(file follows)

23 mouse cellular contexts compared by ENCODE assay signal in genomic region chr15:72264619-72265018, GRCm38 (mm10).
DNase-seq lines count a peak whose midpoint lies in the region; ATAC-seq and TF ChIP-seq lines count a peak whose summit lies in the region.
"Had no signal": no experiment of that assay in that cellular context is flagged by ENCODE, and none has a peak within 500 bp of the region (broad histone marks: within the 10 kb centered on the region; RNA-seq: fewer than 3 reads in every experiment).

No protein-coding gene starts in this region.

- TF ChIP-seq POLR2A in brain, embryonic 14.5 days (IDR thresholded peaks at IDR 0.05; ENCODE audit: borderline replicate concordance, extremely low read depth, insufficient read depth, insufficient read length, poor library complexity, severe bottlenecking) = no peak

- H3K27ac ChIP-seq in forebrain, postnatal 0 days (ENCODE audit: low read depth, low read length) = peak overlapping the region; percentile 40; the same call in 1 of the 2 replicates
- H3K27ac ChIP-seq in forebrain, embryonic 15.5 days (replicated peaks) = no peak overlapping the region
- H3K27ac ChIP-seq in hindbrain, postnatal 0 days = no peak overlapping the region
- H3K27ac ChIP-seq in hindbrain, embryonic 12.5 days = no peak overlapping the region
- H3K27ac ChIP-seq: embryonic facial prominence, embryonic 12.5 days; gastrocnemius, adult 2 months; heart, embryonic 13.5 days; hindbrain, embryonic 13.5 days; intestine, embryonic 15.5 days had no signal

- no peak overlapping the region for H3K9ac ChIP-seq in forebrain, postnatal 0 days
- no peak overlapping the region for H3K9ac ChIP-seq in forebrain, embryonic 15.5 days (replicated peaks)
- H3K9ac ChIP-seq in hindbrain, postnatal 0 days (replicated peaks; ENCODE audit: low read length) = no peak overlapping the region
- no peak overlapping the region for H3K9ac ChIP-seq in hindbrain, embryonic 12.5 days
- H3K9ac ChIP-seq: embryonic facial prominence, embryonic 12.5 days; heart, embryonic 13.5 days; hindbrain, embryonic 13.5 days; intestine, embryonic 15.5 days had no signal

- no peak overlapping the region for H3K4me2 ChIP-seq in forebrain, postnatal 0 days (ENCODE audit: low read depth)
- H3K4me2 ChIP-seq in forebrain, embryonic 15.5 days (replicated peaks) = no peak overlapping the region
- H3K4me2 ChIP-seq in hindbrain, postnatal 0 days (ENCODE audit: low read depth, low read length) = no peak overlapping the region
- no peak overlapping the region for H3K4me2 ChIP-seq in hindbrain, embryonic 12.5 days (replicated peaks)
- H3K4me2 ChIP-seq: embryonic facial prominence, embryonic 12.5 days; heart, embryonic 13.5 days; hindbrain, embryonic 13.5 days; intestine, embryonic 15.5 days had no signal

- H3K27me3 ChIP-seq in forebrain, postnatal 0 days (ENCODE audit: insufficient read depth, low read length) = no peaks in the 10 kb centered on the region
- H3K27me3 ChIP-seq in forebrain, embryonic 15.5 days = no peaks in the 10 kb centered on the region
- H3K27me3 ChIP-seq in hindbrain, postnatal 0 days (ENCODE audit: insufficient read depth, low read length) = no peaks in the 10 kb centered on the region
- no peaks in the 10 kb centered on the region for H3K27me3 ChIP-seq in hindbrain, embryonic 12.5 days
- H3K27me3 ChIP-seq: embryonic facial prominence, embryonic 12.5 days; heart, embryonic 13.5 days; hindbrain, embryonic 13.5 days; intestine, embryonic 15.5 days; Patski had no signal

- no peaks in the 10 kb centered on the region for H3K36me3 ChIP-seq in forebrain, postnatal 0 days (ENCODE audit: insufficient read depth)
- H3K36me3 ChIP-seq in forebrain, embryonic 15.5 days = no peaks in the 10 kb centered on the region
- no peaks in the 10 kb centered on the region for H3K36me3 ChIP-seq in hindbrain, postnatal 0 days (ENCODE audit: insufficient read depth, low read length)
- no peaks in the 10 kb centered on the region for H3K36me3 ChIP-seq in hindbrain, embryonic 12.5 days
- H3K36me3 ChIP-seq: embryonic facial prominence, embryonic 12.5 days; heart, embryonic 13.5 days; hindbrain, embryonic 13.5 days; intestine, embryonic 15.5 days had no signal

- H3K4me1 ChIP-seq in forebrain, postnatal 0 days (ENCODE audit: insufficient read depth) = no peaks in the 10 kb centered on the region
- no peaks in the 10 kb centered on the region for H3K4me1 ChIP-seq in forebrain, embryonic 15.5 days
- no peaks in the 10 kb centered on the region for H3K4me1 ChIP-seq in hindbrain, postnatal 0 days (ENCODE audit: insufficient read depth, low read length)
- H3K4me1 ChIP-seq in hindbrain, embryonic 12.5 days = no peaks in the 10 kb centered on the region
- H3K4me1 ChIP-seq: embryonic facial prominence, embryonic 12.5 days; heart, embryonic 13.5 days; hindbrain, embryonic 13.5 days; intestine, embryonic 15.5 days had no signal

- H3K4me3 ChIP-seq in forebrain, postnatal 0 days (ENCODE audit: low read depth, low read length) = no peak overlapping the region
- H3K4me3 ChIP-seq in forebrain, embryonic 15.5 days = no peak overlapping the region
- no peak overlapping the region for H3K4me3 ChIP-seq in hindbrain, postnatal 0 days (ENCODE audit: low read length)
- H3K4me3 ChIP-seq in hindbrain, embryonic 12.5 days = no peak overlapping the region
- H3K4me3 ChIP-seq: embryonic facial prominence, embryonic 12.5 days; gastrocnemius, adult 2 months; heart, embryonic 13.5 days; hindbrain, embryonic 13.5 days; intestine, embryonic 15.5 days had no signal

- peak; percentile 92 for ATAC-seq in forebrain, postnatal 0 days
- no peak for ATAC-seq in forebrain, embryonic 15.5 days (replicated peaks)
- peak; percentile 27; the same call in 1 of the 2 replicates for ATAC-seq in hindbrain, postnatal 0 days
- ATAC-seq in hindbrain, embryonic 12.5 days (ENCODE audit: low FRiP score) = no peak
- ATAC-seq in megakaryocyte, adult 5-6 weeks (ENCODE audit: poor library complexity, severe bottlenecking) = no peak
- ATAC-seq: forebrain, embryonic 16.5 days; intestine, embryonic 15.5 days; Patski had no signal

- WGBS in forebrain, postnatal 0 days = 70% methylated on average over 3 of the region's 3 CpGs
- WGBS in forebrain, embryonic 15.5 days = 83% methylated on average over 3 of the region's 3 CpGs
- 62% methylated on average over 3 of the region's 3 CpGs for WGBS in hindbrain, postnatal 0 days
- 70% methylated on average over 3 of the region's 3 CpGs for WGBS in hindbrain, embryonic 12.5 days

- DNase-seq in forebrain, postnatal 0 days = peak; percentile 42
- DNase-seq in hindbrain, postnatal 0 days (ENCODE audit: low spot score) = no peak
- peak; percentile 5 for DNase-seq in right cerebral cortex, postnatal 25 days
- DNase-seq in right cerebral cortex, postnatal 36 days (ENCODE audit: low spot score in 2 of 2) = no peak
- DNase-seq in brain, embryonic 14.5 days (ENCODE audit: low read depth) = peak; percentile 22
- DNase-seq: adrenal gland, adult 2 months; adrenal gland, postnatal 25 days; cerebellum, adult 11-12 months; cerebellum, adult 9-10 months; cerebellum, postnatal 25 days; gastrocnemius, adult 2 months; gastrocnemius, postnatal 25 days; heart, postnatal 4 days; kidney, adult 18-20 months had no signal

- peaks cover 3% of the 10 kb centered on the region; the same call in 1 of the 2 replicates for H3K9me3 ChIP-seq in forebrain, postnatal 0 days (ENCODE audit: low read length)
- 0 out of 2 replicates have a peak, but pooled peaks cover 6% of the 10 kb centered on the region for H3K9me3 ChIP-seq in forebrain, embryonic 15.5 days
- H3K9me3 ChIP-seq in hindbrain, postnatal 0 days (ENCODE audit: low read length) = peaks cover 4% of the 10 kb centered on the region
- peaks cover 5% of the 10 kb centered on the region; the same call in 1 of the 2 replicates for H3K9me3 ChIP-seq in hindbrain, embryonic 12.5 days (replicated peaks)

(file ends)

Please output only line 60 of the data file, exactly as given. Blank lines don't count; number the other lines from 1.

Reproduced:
- peaks cover 5% of the 10 kb centered on the region; the same call in 1 of the 2 replicates for H3K9me3 ChIP-seq in hindbrain, embryonic 12.5 days (replicated peaks)